Borders UK auditor Ernst & Young raised doubts about the ability of the bookseller to continue as a going concern, according to accounts filed at Companies House.

Former owner of Borders UK, Luke Johnson of Risk Capital Partners, resigned from the group on July 16, according to the accounts. At that time, Hilco’s investment fund Valco, backed a deal to acquire a majority shareholding in Borders UK’s parent company Bookshop Acquisitions. It said banking facilities with Landsbanki have also been replaced with facilities provided by Valco.

The accounts are for the year ending February 2, 2008. They were signed off by Ernst & Young on July 31 this year.

Ernst & Young said Borders UK faced a number of uncertainties, including that it operated in a highly competitive sector, and the sales performance was difficult to forecast, according to the Financial Times.

The retailer had a significant quarterly rent cost, which it had negotiated with the majority of landlords to a monthly rent payment. It also required the continuing support of major publishers and suppliers and the availability of credit insurance.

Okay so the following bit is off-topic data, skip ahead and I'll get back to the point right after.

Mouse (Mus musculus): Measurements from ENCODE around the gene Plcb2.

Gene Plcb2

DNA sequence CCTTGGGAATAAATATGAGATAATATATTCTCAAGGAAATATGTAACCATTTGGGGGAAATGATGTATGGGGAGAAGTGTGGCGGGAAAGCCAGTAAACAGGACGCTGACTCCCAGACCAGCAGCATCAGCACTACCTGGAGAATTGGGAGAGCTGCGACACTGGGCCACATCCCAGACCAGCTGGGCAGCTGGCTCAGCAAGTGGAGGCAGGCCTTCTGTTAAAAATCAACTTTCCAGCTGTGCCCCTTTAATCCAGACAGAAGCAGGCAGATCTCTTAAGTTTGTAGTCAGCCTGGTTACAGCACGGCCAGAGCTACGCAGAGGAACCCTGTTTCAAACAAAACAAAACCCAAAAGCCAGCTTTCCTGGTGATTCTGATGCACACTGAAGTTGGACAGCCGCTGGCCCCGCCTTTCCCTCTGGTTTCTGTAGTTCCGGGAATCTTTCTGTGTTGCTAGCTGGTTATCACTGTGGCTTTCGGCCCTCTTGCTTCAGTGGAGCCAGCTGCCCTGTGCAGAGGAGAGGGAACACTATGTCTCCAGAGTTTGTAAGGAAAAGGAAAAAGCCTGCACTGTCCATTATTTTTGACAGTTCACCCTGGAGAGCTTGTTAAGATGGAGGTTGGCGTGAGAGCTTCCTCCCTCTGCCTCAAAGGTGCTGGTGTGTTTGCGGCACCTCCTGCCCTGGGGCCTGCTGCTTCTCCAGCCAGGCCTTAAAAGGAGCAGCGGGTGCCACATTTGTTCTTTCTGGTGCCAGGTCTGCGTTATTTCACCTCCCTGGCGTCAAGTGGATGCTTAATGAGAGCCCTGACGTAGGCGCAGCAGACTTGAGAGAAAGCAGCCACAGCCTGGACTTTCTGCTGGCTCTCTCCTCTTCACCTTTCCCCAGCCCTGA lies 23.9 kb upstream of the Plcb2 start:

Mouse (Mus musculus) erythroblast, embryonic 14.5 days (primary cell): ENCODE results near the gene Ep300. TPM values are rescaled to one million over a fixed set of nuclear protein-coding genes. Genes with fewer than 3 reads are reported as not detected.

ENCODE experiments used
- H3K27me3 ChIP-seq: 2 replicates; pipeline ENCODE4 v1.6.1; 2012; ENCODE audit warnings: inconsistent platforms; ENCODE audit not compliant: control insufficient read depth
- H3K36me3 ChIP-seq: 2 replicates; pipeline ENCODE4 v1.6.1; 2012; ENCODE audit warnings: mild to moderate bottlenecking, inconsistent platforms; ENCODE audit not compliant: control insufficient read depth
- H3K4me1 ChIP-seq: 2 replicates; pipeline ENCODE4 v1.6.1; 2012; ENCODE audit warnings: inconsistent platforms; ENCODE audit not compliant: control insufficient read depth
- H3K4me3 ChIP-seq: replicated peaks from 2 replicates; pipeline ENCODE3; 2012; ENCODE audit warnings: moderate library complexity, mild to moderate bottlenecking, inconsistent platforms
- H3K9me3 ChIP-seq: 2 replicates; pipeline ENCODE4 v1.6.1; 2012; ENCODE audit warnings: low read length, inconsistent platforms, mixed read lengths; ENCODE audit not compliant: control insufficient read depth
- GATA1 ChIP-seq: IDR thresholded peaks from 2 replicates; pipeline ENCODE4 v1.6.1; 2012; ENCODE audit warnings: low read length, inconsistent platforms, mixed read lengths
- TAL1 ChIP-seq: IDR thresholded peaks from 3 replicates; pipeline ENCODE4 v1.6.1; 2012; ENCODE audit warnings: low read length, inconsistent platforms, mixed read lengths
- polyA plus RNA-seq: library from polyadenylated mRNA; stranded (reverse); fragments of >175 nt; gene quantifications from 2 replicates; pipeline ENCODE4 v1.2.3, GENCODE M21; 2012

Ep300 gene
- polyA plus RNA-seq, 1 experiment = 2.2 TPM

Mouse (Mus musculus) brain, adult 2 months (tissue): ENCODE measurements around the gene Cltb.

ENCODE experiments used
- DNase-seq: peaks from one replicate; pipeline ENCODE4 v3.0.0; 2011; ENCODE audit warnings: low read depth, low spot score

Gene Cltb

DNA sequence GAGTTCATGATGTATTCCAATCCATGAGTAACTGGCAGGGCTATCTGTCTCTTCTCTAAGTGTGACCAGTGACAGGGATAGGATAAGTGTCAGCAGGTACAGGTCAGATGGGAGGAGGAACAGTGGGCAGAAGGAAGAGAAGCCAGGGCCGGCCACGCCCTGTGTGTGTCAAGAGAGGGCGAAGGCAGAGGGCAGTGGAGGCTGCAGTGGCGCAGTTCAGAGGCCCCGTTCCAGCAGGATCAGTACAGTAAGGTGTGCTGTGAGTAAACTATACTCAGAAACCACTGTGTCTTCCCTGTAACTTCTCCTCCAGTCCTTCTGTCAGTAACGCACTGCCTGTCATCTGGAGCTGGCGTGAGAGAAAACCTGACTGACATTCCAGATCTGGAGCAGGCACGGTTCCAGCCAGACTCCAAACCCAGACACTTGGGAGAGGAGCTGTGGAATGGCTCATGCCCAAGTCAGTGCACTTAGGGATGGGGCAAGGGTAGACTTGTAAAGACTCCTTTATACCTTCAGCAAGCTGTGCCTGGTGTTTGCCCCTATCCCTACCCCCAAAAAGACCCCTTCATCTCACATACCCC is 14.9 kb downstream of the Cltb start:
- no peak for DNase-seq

Ernst & Young said: “These events and conditions indicate the existence of material uncertainties which may cast doubt about the group’s ability to continue as a going concern.”

Borders UK said it had prepared the accounts on a going concern basis that assumes that the group will be able to meet its liabilities as and when they fall due for the foreseeable future.

The accounts said Borders UK’s pre-tax loss rose from £10.3m in 2007 to £13.6m in 2008. Turnover rose from £215m to £218.2m. It also showed the write-off of loans made by Borders Inc, the US group, totalling £77.9m.